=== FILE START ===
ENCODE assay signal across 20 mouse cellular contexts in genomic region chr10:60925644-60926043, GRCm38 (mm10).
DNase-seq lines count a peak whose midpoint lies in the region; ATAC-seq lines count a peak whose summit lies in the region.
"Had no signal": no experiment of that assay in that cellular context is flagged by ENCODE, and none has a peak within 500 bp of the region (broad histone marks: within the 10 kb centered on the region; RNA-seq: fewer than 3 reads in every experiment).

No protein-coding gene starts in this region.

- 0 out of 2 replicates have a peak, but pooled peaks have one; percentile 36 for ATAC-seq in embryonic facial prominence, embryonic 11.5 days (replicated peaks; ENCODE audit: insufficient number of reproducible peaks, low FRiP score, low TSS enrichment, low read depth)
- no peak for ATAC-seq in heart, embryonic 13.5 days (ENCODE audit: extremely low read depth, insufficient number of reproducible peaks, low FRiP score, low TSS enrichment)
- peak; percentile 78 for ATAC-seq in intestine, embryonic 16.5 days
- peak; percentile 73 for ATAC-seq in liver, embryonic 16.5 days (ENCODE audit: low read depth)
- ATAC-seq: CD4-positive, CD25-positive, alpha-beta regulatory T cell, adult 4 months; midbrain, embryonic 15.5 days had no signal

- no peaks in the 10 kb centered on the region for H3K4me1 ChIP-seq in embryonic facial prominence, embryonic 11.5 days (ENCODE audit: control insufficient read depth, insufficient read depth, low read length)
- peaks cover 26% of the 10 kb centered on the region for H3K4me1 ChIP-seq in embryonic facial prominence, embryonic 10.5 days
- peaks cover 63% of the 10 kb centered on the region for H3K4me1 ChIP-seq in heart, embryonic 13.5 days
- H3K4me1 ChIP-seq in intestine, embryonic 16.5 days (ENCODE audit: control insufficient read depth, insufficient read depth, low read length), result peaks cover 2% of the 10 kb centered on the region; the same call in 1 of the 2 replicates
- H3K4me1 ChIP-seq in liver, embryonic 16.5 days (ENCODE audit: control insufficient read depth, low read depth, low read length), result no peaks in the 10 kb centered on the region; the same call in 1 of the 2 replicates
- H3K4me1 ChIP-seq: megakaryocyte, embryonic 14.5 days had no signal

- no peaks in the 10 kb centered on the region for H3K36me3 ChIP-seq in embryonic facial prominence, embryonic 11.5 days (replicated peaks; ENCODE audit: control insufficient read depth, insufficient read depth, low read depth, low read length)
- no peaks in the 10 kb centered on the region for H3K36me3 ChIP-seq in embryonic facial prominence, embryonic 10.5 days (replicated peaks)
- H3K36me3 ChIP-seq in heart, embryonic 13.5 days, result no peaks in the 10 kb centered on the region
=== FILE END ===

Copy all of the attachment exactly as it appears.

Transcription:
ENCODE assay signal across 20 mouse cellular contexts in genomic region chr10:60925644-60926043, GRCm38 (mm10).
DNase-seq lines count a peak whose midpoint lies in the region; ATAC-seq lines count a peak whose summit lies in the region.
"Had no signal": no experiment of that assay in that cellular context is flagged by ENCODE, and none has a peak within 500 bp of the region (broad histone marks: within the 10 kb centered on the region; RNA-seq: fewer than 3 reads in every experiment).

No protein-coding gene starts in this region.

- 0 out of 2 replicates have a peak, but pooled peaks have one; percentile 36 for ATAC-seq in embryonic facial prominence, embryonic 11.5 days (replicated peaks; ENCODE audit: insufficient number of reproducible peaks, low FRiP score, low TSS enrichment, low read depth)
- no peak for ATAC-seq in heart, embryonic 13.5 days (ENCODE audit: extremely low read depth, insufficient number of reproducible peaks, low FRiP score, low TSS enrichment)
- peak; percentile 78 for ATAC-seq in intestine, embryonic 16.5 days
- peak; percentile 73 for ATAC-seq in liver, embryonic 16.5 days (ENCODE audit: low read depth)
- ATAC-seq: CD4-positive, CD25-positive, alpha-beta regulatory T cell, adult 4 months; midbrain, embryonic 15.5 days had no signal

- no peaks in the 10 kb centered on the region for H3K4me1 ChIP-seq in embryonic facial prominence, embryonic 11.5 days (ENCODE audit: control insufficient read depth, insufficient read depth, low read length)
- peaks cover 26% of the 10 kb centered on the region for H3K4me1 ChIP-seq in embryonic facial prominence, embryonic 10.5 days
- peaks cover 63% of the 10 kb centered on the region for H3K4me1 ChIP-seq in heart, embryonic 13.5 days
- H3K4me1 ChIP-seq in intestine, embryonic 16.5 days (ENCODE audit: control insufficient read depth, insufficient read depth, low read length), result peaks cover 2% of the 10 kb centered on the region; the same call in 1 of the 2 replicates
- H3K4me1 ChIP-seq in liver, embryonic 16.5 days (ENCODE audit: control insufficient read depth, low read depth, low read length), result no peaks in the 10 kb centered on the region; the same call in 1 of the 2 replicates
- H3K4me1 ChIP-seq: megakaryocyte, embryonic 14.5 days had no signal

- no peaks in the 10 kb centered on the region for H3K36me3 ChIP-seq in embryonic facial prominence, embryonic 11.5 days (replicated peaks; ENCODE audit: control insufficient read depth, insufficient read depth, low read depth, low read length)
- no peaks in the 10 kb centered on the region for H3K36me3 ChIP-seq in embryonic facial prominence, embryonic 10.5 days (replicated peaks)
- H3K36me3 ChIP-seq in heart, embryonic 13.5 days, result no peaks in the 10 kb centered on the region